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Wistar Scientists Develop Innovative Synthetic DNA-based Cancer Immunotherapy Approach

Wistar scientists have developed a novel innovative synthetic DNA approach for patient-specific production of cancer-targeting molecules called bispecific T cell engagers (BiTEs).

DNA-encoded bispecific T cell engagers (dBiTEs) designed against the HER2 protein were tested in preclinical models of ovarian cancer and induced tumor regression, demonstrating the potential of this novel approach for immunotherapy.

BiTEs are a type of artificial monoclonal antibody that connects tumor targets, while at the same time binding to and activating killer T cells. These T cells help to kill the tumors with high accuracy and they will have the capability to see them also.

BiTEs were developed as biologically produced molecules. The first BiTE was recently approved for treatment of a form of B-cell cancer.

For the currently approved BiTE, patients are required to be continuously infused for up to seven days for the treatment to be effective.

Scientists have developed the dBiTE approach that could make these molecules available for treating more patients.

In preclinical studies, dBiTEs demonstrated a unique profile compared to conventional BiTEs, overcoming some of the technical challenges associated with production.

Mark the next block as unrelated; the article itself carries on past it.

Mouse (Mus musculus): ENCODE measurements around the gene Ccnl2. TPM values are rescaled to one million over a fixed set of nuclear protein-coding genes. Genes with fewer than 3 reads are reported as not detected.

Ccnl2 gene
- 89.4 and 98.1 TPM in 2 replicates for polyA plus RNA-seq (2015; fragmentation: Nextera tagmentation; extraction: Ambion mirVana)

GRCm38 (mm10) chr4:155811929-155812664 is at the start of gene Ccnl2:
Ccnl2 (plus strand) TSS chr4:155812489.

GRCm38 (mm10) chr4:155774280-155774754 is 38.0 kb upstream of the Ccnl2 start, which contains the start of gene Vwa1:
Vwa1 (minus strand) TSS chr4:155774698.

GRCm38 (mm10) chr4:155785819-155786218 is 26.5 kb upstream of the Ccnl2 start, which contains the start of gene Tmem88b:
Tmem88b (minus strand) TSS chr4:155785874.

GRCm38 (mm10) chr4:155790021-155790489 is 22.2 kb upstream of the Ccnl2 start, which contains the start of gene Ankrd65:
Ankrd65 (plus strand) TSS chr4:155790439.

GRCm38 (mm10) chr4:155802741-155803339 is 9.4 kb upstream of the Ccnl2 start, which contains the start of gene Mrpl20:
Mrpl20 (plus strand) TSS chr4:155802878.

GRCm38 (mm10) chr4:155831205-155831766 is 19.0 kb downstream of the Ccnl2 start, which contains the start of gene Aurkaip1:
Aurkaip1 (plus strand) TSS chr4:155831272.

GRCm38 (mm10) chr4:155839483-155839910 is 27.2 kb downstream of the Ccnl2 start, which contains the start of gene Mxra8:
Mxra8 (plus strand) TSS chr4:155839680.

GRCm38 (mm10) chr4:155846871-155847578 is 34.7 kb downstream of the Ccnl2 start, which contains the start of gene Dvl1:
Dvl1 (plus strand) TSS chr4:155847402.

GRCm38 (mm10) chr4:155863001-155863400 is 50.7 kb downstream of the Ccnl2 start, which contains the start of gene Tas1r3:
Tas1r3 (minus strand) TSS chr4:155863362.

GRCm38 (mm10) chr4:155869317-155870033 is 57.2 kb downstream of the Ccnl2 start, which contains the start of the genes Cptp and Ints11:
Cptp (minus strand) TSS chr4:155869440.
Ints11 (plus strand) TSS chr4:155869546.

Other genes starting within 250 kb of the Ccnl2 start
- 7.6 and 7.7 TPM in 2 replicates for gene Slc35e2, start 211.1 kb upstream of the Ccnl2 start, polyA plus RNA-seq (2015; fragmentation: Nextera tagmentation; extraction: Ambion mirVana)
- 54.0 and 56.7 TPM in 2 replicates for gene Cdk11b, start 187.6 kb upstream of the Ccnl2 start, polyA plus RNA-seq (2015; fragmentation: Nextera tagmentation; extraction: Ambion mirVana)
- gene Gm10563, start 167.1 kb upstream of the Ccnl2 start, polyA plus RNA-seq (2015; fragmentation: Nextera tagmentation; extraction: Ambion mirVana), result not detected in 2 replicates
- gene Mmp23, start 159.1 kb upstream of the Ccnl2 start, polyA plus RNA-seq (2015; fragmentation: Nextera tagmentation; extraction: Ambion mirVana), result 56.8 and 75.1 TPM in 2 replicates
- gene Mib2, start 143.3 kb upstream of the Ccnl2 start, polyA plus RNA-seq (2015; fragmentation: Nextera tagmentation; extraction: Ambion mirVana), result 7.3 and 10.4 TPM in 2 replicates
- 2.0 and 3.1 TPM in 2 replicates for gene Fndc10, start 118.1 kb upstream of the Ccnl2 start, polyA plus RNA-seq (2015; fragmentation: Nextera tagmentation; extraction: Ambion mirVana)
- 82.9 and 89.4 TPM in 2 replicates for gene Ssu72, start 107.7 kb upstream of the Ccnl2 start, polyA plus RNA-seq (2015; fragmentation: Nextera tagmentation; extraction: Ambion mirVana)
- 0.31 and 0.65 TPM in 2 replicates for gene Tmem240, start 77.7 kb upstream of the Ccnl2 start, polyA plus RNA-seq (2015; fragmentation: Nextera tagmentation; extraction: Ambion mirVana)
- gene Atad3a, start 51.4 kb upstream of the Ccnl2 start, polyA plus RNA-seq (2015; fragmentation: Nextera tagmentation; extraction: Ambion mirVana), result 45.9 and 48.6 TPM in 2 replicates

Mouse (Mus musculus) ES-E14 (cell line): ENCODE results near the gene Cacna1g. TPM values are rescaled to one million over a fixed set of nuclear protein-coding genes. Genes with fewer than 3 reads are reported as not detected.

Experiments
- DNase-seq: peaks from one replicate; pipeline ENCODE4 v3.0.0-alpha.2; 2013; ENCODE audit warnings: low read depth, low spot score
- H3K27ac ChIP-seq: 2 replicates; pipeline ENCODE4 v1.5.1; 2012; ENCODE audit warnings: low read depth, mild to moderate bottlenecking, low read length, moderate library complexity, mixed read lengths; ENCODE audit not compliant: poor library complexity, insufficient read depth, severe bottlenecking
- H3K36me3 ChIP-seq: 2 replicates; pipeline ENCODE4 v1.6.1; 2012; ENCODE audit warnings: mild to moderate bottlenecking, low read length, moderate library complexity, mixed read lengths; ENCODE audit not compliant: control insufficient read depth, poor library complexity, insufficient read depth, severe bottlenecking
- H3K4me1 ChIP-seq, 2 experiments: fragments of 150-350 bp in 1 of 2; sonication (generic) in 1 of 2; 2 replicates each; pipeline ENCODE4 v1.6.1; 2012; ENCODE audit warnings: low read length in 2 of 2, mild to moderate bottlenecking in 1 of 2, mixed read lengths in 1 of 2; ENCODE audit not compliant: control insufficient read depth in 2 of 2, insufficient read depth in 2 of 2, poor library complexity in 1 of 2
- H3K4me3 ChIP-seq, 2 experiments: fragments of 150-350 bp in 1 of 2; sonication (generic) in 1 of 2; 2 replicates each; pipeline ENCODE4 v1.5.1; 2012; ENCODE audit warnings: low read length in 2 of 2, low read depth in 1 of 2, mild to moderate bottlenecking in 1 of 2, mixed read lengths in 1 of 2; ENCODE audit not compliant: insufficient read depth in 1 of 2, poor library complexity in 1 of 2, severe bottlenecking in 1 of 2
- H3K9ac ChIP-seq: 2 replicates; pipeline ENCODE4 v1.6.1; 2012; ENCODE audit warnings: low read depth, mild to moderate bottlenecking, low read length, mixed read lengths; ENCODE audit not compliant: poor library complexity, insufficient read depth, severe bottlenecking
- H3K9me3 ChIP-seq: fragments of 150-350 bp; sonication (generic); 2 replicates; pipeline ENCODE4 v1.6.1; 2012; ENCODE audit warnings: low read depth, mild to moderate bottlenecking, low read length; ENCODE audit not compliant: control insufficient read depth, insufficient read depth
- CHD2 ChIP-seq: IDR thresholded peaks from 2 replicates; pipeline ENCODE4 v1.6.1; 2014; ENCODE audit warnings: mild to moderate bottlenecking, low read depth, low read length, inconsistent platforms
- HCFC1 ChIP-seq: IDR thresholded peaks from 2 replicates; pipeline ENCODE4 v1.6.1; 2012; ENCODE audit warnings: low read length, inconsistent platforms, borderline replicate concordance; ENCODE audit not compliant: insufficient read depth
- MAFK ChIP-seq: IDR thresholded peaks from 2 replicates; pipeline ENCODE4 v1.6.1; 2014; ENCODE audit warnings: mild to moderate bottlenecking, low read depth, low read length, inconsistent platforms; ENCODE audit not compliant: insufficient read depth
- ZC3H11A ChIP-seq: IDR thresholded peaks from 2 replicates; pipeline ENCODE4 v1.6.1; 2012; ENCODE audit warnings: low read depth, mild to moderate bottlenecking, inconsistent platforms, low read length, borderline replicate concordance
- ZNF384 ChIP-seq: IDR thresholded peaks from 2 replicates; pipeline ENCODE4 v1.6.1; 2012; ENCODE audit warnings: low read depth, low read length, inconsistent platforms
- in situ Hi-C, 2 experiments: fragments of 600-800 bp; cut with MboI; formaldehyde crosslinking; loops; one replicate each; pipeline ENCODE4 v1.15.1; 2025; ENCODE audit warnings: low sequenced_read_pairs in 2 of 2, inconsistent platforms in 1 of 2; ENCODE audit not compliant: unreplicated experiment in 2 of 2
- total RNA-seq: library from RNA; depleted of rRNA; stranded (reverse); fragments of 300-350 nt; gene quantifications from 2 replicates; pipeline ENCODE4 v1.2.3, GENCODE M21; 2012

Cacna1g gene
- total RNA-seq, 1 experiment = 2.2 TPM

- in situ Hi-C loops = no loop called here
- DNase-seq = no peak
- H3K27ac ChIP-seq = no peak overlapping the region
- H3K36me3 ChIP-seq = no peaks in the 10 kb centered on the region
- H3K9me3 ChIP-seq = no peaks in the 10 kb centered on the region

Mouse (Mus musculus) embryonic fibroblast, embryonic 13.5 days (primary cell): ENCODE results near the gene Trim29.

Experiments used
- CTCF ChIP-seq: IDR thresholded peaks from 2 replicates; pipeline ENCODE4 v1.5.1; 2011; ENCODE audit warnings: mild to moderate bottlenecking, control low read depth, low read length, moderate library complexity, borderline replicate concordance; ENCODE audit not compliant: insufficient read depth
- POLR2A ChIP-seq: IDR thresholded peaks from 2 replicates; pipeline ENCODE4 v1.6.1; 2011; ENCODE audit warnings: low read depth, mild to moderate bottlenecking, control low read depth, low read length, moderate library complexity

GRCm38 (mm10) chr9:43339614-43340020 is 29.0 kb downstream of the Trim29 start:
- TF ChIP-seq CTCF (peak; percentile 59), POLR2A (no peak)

Delivery of BiTEs and permitting combinations of dBiTEs to be administered at one time as a multi-pronged approach to treat resistant cancer.

They have focused on advancing new synthetic DNA designs for BiTE-like molecules by engineering and encoding them in optimised synthetic plasmid DNA cassettes.

dBiTEs are then injected locally into the muscle and muscle cells convert the genetic instructions into protein to allow for direct in vivo launching of the novel molecule directly into the bloodstream to the seek and destroy tumors.

Through reengineering a DNA-encoded monoclonal antibody (DMab) that the lab had previously designed to target HER2, an important cancer antigen found on breast and ovarian cancer cells, the team designed HER2-specific dBiTEs.

ER2 dBiTEs were highly expressed after just a single injection, after tested in mouse models of ovarian cancer.

HER2 dBiTEs were highly expressed after just a single injection and were able to bind to their molecular target on the tumor and attract T cells that were activated to kill the tumor cells. Importantly, the tumor killing activity persisted for more than a month.

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